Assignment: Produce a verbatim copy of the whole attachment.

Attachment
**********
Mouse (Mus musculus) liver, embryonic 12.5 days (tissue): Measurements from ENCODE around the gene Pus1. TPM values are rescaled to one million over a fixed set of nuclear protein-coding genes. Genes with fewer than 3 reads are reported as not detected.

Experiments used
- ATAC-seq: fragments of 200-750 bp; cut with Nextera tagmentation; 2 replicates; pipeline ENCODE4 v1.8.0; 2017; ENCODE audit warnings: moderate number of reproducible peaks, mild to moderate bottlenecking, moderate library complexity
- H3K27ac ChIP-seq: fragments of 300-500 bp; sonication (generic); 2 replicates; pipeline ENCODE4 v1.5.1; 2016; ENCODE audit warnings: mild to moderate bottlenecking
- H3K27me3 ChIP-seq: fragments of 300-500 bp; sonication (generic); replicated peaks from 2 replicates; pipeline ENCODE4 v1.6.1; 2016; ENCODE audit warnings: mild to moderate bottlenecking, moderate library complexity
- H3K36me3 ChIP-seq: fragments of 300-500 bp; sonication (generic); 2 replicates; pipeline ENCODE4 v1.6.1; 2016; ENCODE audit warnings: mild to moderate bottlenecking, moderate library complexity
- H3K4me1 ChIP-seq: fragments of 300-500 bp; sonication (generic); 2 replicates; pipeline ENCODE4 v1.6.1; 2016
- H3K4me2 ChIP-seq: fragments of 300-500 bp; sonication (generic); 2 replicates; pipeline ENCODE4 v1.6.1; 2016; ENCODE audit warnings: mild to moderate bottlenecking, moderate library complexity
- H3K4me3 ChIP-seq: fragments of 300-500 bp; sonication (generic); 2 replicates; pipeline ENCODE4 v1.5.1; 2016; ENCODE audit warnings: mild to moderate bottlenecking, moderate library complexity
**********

Mouse (Mus musculus) liver, embryonic 12.5 days (tissue): Measurements from ENCODE around the gene Pus1. TPM values are rescaled to one million over a fixed set of nuclear protein-coding genes. Genes with fewer than 3 reads are reported as not detected.

Experiments used
- ATAC-seq: fragments of 200-750 bp; cut with Nextera tagmentation; 2 replicates; pipeline ENCODE4 v1.8.0; 2017; ENCODE audit warnings: moderate number of reproducible peaks, mild to moderate bottlenecking, moderate library complexity
- H3K27ac ChIP-seq: fragments of 300-500 bp; sonication (generic); 2 replicates; pipeline ENCODE4 v1.5.1; 2016; ENCODE audit warnings: mild to moderate bottlenecking
- H3K27me3 ChIP-seq: fragments of 300-500 bp; sonication (generic); replicated peaks from 2 replicates; pipeline ENCODE4 v1.6.1; 2016; ENCODE audit warnings: mild to moderate bottlenecking, moderate library complexity
- H3K36me3 ChIP-seq: fragments of 300-500 bp; sonication (generic); 2 replicates; pipeline ENCODE4 v1.6.1; 2016; ENCODE audit warnings: mild to moderate bottlenecking, moderate library complexity
- H3K4me1 ChIP-seq: fragments of 300-500 bp; sonication (generic); 2 replicates; pipeline ENCODE4 v1.6.1; 2016
- H3K4me2 ChIP-seq: fragments of 300-500 bp; sonication (generic); 2 replicates; pipeline ENCODE4 v1.6.1; 2016; ENCODE audit warnings: mild to moderate bottlenecking, moderate library complexity
- H3K4me3 ChIP-seq: fragments of 300-500 bp; sonication (generic); 2 replicates; pipeline ENCODE4 v1.5.1; 2016; ENCODE audit warnings: mild to moderate bottlenecking, moderate library complexity